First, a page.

Interbike organizers are planning the floor space for Interbike 2006 and they're urging exhibitors to renew soon. 2006 Event Guide advertising rates are not available yet, but it should be interesting to see how much difference there will be between last year and this year. Here are the factors I see impacting the bicycle industry this year.
The Tour of California will compete with the Torino Winter Olympics for sports media attention next month. With Lance Armstrong retired, it should be interesting to see what kind of interest there will be this summer in American cyclists like Levi Leipheimer and Dave Zabriskie, along with Americans George Hincapie, Tom Danielson and Jason McCartney on Team Discovery.
Last year's TdF coverage also introduced Americans to world-class non-American athletes like Ivan Basso, Jan Ullrich and Tom Boonen. Will most Americans remember these names in 2006 when Team Discovery competes in Europe?
I don't follow competitive mountain biking much but the waning interest in the sport seems to continue. Recreational interest seems steady, but I don't know how much goodies like "dual control," high-travel suspension, disk brakes and 29 inch wheels translates into increased sales for the industry.
A significant portion of American society isn't interested in competitive or fast cycling. They just want an activity that's fun but not too strenuous. With more news about obesity, a lot of once-sedentary Americans are turning to bicycling as an activity to get the heart beating. 2005 saw increased interest and sales of cruiser or casual style bicycles.
I think bikes and accessories for commuting and utility use will be absolutely huge in 2006. This includes trailers, lights, fenders, bags and clothing and zillions of doodads. Cyclists -- especially utility cyclists -- love doodads, and 2006 will see growth in this area.
Interest in environmental issues is growing strongly, inflation is outpacing wage growth and will continue to do so this year, gasoline will hit new highs this spring, and public transit is becoming standing room only while fares continue to increase. All of these will motivate commuters to drag out their old Schwinn Varsities, and a significant number will "upgrade" to something new and shiny.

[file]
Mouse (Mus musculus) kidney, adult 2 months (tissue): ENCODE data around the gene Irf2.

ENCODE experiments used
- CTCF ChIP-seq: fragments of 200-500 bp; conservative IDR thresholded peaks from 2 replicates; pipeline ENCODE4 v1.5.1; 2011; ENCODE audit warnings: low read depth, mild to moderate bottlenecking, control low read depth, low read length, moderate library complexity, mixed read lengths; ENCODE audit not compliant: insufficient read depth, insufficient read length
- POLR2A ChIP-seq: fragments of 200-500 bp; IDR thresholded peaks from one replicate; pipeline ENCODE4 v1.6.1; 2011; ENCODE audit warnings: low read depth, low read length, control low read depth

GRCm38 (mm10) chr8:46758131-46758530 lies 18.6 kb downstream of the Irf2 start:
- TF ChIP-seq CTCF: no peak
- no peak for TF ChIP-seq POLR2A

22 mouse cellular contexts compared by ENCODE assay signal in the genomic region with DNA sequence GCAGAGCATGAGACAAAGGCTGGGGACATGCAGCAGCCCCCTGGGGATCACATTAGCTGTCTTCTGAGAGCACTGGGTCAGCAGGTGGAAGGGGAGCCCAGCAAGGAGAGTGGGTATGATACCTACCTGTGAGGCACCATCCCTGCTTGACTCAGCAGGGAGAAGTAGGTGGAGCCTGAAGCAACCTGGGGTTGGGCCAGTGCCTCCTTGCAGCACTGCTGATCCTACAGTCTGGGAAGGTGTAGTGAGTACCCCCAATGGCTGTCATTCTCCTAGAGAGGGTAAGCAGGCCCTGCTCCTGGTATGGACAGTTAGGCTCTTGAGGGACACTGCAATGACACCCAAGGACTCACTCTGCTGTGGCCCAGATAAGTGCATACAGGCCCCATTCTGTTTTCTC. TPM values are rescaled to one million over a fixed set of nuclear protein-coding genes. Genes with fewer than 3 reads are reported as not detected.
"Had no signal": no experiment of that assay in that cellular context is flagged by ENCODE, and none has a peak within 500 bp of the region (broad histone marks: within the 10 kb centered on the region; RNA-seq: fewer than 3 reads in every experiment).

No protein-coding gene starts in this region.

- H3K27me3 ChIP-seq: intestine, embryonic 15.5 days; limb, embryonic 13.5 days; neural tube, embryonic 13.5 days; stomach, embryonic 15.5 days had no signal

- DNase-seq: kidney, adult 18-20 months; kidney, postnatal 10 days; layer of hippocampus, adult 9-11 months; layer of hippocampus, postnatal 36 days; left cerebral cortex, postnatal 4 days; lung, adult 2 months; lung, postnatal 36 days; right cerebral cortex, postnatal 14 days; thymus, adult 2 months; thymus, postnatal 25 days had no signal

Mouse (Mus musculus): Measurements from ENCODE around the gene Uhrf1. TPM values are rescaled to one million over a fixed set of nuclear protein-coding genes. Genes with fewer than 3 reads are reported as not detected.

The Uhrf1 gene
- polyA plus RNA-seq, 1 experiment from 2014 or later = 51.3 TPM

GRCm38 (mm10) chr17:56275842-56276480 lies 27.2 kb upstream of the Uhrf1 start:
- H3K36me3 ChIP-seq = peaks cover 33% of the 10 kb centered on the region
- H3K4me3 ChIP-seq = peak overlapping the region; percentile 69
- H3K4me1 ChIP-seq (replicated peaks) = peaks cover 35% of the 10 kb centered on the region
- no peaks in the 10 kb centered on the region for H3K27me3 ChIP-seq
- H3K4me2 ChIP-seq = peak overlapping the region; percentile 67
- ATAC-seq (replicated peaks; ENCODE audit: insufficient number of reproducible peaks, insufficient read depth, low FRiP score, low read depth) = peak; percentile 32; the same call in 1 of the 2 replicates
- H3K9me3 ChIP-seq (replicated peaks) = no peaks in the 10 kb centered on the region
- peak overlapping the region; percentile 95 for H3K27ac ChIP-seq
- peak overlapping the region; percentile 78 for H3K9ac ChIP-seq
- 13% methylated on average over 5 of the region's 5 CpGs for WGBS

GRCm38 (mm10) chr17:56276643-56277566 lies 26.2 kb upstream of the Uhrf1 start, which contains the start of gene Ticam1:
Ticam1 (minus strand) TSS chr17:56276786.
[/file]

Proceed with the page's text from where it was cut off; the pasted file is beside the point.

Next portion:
Industry insiders, I'm interested in your thoughts. Is cycling a growth industry for 2006? What about your segment of the market? Why or why not?
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Cycling absolutely will be bigger this year. Look at all the press stories about bike commuting when fuel prices spiked last fall, and look at all the people who took to the streets when NYC bus drivers went on strike. All that attention serves to make bicycling a more acceptable pasttime and alternative to driving.
I think there is waning interest in mountain biking from an XC race perspective, but outside of that, mountain biking has taken on a renewal of sorts. Check out the number of 24 hour and ultra-distance/ endurance events that have cropped up recently. Add in X-terra and related events and you can see an upswing in the interest in these types of events and the machines needed to compete in them.
As far as 29" wheeled mountain bikes go, they are starting to make more of an impact. Several new additions to the marketplace are scheduled to be made by mainstream cycling companies. New components to support the wheel standard are being introduced, as well. I do not think that this would be occurring if the companies putting their money into it thought the 29"er wasn't making much of a dent.